Democrats back the extension of tax cuts benefiting the middle class, as well as protecting them from the alternative minimum tax. They would also like to keep the estate tax from reverting back to pre-2001 levels, when estates worth roughly $1.2 million were slapped with a 55 percent tax.
Most tax lobbyists expect Congress to extend these measure for two years, which some congressional sources say could cost more than $250 billion.
Also, under pay-as-you-go rules, a two-year extension of these provisions does not have to be offset.
Wednesday, June 30, 2010
G-20 Fiddles; World Burns.
Meanwhile Germany and France, the two countries on whose close and strategic cooperation the entire EU system depends, have opposite views about how the current crisis should be addressed. The French think the Germans should pay through the nose to keep the euro going while increasing the German government deficit to bolster the European economy. The Germans think the French should shut up.
Tuesday, June 29, 2010
Wow. That will be the mother of all tax increases. Contrary to media spin, the Bush tax cuts included many critical breaks for the middle class, they weren't just about "the rich."
Sounds like a great way to extend and deepen the recession. I'm not easily surprised by politicians, but kicking this particular can down the road is breathtakingly reckless.
Monday, June 28, 2010
From Los Angeles this month, The Telegraph reports movie-makers see new hope for gaining the film rights to "The Catcher in the Rye." Their theory: a retroactive estate tax might force Salinger's estate to sell the rights to raise cash.
Could it happen?
Saturday, June 26, 2010
Sam's now serving 22 years, but Bayou continues to make news, as The Times reports:
Goldman Sachs has been ordered to pay $20.58 million to creditors of a failed hedge fund ….Other Wall Street firms serving as prime brokers, the Times observes, may now feel obliged to better scrutinize their hedge fund clients’ activities.
The award represents the first time that a bank has been held accountable for a Ponzi scheme because of its role as a middleman.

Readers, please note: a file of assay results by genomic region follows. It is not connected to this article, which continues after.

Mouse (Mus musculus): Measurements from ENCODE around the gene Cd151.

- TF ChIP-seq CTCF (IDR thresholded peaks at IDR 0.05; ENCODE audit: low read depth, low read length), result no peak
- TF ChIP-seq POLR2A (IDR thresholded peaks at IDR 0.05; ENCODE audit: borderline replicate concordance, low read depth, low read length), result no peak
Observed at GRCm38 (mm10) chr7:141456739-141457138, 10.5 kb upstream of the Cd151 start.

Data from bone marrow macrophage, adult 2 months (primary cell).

Goldman cleared trades and lent money to the Bayou Group, a Connecticut hedge fund that collapsed in 2005, when state and federal investigators said the firm defrauded investors of hundreds of millions of dollars.
A perhaps related question, born of ignorance: As directed trusts grow in popularity, could trust companies be called upon to monitor decisions of the trusts' investment advisers more closely?
Friday, June 25, 2010
Perhaps now the argument on estate tax reform can be joined.
Pres. Hoover's apparent recent stand against all capital gains taxes on grounds they intensify both booms and busts may be logical, but is probably too radical a change for the US tax system. Current concept of capital gains as income is so deeply ingrained in our income tax system that its elimination would require "pretty complete rewriting and reinterpretation of this complex law."
Thursday, June 24, 2010
Today more history was made in England. The Queen came to Wimbledon for the first time in 33 years. And American John Isner won (70-68 in the fifth set) the longest tennis match we'll ever see.
Wednesday, June 23, 2010
The survey on which Michelle Singletary hung her recent column determined that one in five seniors were the victim of financial abuse because 20 percent answered "Yes" to
Have you or your spouse ever been taken advantage of financially in terms of an inappropriate investment, unreasonably high fees for financial services, or outright fraud?The majority who didn't say "Yes" must have been ashamed to admit being "taken advantage of."
If I'd bothered to read the survey, I would not have bothered to call attention to Singletary's column. Jim Gust was right on in suggesting we take it with a good helping of salt.